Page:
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Teeth Whitening: Facts, Types, and Products That Work


Dr. Jyoti Chipde is providing the best teeth whitening treatment in Indore at very low cost. If you are looking the best dentist in Indore to treat your teeth treatment, contact with Dr. Jyoti Chipde. Book an appointment today call us at 8226051989, 7389501402 and visit for more information. – PowerPoint PPT presentation

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Title: Teeth Whitening: Facts, Types, and Products That Work

  • Aaradhya Dental Care


Teeth Whitening Facts, Types, and Products That
So You Want Whiter Teeth?
Who doesn't love a dazzling, white smile? Tooth
whitening is one of the most requested dental
procedures done every year, with Americans
spending nearly 2 billion annually to keep their
smiles looking bright. Over time, drinking
coffee, red wine, smoking cigarettes, and simply
aging can stain our teeth, as can certain
medications such as tetracycline.
If you're looking to spruce up your smile there
are many options available. Following are some
tips to help you choose the best tooth whitener
for you!

How does Teeth Whitening Work?
Tooth "whitening" is defined as any process that
will make teeth appear whiter. There are two ways
this is commonly done bleaching and
non-bleaching whitening products. Often the terms
"bleaching" and "whitening" are used
interchangeably, but the U.S. Food and Drug
Administration (FDA) states the term "bleaching"
can only be used when a product contains bleach.
A product is considered simply "whitening" when
it removes food or debris from the teeth without
Bleaching products contain peroxide (hydrogen
peroxide or carbamide peroxide) and these
products remove both surface and deep stains on
teeth and can cause teeth to become even lighter
than their natural shade.
Whats in Bleaching Products?
The active ingredient in tooth whiteners
available from dentists or drugstores is peroxide
(hydrogen or carbamide). Hydrogen peroxide is the
actual bleaching agent, while carbamide peroxide
breaks down into hydrogen peroxide.
The bleaching products you can get from a dentist
are much stronger than those purchased
over-the-counter. Whiteners used by dentists may
have as much as 35 to 45 peroxide while the
store-bought whitening kits such as whitening
strips or trays usually have just 7 peroxide.
Other ingredients in both dentist-dispensed and
OTC whiteners include glycerin, carbopol, sodium
hydroxide, and flavorings.
Let the Dentist do the Whitening
The American Dental Association (ADA) recommends
if you choose to bleach your teeth you consult a
dentist first. A dentist can come up with the
best whitening options for you and supervise a
treatment plan to avoid complications.
Professional whitening can be done in a dentist's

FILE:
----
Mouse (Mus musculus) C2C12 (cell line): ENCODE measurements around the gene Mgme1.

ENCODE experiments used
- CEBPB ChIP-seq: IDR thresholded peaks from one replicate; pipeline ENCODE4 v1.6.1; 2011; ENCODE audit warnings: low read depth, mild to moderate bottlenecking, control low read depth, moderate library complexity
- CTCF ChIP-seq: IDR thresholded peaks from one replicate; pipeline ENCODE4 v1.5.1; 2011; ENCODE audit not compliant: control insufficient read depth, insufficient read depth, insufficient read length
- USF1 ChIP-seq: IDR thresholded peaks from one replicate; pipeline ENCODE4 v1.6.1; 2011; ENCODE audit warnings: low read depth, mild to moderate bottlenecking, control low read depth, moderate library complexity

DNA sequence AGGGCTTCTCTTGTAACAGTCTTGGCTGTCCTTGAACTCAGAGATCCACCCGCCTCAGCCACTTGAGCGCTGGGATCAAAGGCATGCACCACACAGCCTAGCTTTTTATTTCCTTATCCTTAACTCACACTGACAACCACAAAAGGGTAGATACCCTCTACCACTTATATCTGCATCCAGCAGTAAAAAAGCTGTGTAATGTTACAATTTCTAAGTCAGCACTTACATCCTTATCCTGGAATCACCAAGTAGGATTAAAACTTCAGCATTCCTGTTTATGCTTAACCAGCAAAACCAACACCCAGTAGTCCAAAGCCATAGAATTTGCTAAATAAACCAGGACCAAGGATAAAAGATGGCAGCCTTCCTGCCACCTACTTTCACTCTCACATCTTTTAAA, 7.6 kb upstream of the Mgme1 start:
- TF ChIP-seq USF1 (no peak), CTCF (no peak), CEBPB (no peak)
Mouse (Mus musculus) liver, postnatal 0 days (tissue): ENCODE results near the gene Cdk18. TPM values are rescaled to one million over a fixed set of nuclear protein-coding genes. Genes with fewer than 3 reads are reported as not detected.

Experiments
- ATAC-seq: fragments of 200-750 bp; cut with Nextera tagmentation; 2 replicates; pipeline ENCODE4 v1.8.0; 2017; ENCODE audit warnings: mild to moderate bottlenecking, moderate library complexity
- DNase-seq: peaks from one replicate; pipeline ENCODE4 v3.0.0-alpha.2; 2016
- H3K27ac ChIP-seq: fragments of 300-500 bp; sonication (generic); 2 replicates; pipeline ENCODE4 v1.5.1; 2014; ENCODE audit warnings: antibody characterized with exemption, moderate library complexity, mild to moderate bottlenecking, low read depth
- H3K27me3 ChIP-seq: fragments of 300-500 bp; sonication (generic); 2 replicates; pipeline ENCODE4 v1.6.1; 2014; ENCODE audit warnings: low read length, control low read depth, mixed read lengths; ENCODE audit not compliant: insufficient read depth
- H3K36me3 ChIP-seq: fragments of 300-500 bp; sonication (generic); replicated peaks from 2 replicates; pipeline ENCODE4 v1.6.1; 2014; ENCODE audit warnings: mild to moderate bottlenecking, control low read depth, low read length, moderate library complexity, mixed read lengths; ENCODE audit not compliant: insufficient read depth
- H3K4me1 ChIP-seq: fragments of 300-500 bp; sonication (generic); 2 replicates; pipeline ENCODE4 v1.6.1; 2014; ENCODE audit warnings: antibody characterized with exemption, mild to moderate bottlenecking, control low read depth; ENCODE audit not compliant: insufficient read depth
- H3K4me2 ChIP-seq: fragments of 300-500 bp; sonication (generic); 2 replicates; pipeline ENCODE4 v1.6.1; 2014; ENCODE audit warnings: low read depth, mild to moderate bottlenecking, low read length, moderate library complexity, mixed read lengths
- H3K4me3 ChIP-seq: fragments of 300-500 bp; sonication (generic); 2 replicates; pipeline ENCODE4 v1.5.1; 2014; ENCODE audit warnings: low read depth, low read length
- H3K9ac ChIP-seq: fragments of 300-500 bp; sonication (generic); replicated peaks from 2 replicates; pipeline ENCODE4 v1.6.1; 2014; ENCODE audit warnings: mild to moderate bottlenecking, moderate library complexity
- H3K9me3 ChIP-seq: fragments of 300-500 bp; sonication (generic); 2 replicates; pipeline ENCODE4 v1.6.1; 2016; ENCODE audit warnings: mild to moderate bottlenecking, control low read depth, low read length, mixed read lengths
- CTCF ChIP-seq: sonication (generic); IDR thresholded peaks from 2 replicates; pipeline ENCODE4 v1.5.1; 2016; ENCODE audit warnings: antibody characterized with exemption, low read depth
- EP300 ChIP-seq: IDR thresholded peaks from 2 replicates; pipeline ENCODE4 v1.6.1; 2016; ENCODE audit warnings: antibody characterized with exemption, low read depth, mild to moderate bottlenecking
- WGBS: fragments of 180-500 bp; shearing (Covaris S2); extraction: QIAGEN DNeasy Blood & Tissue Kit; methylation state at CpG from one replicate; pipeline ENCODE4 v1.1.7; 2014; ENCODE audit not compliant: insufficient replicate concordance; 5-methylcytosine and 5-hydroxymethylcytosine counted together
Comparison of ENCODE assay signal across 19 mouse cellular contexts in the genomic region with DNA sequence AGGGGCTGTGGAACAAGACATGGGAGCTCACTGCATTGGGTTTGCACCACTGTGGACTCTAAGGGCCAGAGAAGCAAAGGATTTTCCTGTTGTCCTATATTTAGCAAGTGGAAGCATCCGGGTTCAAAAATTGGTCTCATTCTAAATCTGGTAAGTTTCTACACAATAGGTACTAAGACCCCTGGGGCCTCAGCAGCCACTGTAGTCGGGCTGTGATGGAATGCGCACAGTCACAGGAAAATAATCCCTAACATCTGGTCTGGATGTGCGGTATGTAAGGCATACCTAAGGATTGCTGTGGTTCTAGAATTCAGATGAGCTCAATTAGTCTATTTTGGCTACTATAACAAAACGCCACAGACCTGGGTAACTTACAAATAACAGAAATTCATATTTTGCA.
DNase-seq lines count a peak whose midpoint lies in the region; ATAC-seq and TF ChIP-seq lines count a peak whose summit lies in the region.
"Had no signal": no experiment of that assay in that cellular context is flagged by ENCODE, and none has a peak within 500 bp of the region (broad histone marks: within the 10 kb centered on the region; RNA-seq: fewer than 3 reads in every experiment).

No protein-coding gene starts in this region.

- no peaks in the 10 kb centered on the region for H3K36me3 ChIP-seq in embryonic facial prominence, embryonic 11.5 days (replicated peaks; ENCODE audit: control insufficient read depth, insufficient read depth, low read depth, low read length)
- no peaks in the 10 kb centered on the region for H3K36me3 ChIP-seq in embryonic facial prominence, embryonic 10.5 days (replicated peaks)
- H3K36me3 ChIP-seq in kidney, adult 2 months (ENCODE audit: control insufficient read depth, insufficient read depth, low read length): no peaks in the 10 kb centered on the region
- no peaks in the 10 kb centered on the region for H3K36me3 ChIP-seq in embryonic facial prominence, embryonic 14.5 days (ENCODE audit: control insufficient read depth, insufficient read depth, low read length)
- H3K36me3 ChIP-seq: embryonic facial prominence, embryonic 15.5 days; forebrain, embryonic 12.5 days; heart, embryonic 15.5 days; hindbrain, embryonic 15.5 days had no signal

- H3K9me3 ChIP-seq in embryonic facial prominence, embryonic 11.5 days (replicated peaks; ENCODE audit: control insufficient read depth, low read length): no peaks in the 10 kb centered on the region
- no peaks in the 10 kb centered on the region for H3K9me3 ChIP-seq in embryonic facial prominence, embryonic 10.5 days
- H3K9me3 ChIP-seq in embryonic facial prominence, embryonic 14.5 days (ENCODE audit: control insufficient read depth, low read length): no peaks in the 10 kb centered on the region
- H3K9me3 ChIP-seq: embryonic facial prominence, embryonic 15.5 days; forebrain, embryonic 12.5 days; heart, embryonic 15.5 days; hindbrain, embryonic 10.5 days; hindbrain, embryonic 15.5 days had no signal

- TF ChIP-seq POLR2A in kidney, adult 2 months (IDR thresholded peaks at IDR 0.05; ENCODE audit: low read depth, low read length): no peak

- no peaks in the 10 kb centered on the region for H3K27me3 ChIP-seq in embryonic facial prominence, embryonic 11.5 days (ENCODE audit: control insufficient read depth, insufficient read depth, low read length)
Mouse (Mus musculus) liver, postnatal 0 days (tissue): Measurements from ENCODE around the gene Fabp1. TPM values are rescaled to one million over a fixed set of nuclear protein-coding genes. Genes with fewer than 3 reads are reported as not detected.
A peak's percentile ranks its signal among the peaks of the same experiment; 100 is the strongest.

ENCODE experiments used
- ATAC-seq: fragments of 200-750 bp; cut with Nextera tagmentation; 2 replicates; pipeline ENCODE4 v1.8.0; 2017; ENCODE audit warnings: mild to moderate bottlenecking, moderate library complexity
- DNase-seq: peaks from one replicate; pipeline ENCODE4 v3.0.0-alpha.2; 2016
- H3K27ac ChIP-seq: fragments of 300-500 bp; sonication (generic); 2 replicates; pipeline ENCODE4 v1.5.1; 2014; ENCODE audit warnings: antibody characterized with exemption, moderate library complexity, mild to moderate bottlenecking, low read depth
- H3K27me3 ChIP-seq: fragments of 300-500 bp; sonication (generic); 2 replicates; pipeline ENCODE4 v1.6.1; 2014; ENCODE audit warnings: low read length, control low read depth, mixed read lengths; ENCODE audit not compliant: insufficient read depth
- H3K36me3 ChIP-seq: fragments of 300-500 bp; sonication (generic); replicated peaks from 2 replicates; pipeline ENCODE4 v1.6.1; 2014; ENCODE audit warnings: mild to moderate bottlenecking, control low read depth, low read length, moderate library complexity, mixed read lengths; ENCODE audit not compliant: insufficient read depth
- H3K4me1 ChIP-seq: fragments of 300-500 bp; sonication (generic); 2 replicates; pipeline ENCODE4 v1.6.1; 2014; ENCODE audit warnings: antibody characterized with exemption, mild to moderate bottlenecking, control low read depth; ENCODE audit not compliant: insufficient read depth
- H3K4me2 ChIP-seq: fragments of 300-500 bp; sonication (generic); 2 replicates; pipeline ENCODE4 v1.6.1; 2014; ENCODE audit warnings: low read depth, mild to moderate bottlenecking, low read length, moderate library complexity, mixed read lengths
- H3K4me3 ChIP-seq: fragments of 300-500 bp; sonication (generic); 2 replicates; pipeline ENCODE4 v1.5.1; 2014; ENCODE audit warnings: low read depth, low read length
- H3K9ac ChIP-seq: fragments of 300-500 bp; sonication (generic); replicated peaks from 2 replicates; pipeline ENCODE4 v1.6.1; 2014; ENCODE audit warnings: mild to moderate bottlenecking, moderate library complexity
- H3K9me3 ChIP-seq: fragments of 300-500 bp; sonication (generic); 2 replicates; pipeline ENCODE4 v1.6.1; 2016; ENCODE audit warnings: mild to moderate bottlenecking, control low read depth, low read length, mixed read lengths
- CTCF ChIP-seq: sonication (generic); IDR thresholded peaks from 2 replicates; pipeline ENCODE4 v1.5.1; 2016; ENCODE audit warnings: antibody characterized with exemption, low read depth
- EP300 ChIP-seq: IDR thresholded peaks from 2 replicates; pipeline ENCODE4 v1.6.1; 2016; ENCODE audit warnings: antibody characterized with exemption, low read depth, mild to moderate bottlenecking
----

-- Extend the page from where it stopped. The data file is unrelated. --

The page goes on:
office in about an hour. The procedure involves
application of a tooth whitening gel containing
between 25 to 40 hydrogen peroxide, and then
aiming a special heating lamp at your teeth for
three 20-minute intervals, with reapplication of
the gel between intervals. Some dentists may also
use a laser, which is reported to accelerate or
activate the whitening process.  A protective
barrier is used during the whitening procedure to
keep your lips, gums, and tongue away from the
whitening gel so it stays in place on your teeth.
For optimal results, the dentist will usually
give you whitening trays molded for your teeth so
you can follow-up at home with bleaching
A tooth whitening treatment at a dentist's office
can cost about 500 for the light treatment, or
300 to 400 for the custom-made trays alone.
Whitening At Home
Over-the-counter teeth whitening kits have become
popular since they are inexpensive and easy to
use. They contain lower amounts of peroxide than
the whitening products used by dentists, but some
people can have good results though it will take
more time. OTC whitening kits and products
include whitening trays, strips, rinses, and
toothpastes. Prices range from 25 to 100.
The American Dental Association still recommends
dentist-supervised whitening as being the safest
for your tooth enamel. The products used by
dentists are also more effective at getting rid
of deep stains. If you do choose to purchase
whitening products at the drugstore, look for the
American Dental Academy seal of approval. The ADA
seal means products are held to a higher standard
than required by law, and they have been
evaluated and are found to be safe and effective
Whitening Trays
Tooth whitening trays are one method of whitening
your teeth at home. Dentists recommend
dentist-dispensed take-home whitening kits
because they contain a higher percentage of
bleach for better results.
The dentist will take custom molds of your teeth
and create fitted application trays made of
flexible plastic. Fitted trays ensure bleach
stays in close contact with the teeth for best
results, they prevent saliva from diluting the
bleach, and they minimize the amount of bleach
that can leak out and possibly irritate the gums.
Over-the-counter trays do not fit the teeth
precisely, leading to leakage of bleach and
sensitive gums.
Tooth bleaching products are either stored in
syringes and added to trays before use, or
pre-loaded into the trays. A dentist can also
adjust the bleach concentration and give you a
desensitizing agent to use before or after
application. Kits often provide enough gel for
one two-week treatment per year, plus enough for
a few touch-ups in between.
Whitening Strips
One of the most popular ways to whiten teeth is
with teeth whitening strips. These are made from
a thin, flexible plastic and coated with a low
concentration of bleaching product. The strips
are pre-packaged and placed on the teeth, easily
conforming to the shape of the teeth. They can be